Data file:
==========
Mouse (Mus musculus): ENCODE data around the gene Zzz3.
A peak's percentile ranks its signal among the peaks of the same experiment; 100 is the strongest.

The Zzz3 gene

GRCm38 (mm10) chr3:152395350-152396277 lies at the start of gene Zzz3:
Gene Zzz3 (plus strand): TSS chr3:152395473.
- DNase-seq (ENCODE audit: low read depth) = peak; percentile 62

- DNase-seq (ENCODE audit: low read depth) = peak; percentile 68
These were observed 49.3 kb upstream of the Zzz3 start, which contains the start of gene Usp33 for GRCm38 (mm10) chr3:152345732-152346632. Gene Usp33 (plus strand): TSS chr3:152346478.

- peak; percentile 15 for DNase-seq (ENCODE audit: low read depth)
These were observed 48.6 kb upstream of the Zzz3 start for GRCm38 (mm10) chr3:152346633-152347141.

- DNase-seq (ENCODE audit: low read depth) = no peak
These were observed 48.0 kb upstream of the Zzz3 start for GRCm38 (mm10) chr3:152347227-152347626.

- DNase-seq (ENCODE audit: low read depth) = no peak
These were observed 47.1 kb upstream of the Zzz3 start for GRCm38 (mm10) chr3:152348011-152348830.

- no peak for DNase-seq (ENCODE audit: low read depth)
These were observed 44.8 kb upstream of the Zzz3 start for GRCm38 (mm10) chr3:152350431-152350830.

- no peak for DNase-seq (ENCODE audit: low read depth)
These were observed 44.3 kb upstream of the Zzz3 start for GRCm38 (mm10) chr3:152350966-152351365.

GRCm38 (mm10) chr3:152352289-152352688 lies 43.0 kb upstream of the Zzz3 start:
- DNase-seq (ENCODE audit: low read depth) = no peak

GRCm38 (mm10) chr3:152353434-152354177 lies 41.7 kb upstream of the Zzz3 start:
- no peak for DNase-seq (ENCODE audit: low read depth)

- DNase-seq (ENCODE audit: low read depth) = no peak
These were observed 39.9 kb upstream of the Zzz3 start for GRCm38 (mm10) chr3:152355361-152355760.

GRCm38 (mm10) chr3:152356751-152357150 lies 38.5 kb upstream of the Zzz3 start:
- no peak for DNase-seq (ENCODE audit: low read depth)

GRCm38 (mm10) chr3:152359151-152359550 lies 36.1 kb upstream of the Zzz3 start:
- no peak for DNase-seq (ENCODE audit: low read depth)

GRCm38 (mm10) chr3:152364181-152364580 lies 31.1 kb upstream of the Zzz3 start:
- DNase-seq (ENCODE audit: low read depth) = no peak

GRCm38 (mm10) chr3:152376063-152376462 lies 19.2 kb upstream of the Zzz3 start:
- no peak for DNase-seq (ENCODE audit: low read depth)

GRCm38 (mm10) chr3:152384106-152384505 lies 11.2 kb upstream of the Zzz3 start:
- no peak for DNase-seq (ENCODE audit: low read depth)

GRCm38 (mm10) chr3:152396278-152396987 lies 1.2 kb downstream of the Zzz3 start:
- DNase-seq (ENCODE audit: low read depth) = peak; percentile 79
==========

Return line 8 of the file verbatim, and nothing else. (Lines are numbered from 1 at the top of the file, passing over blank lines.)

These were observed 49.3 kb upstream of the Zzz3 start, which contains the start of gene Usp33 for GRCm38 (mm10) chr3:152345732-152346632. Gene Usp33 (plus strand): TSS chr3:152346478.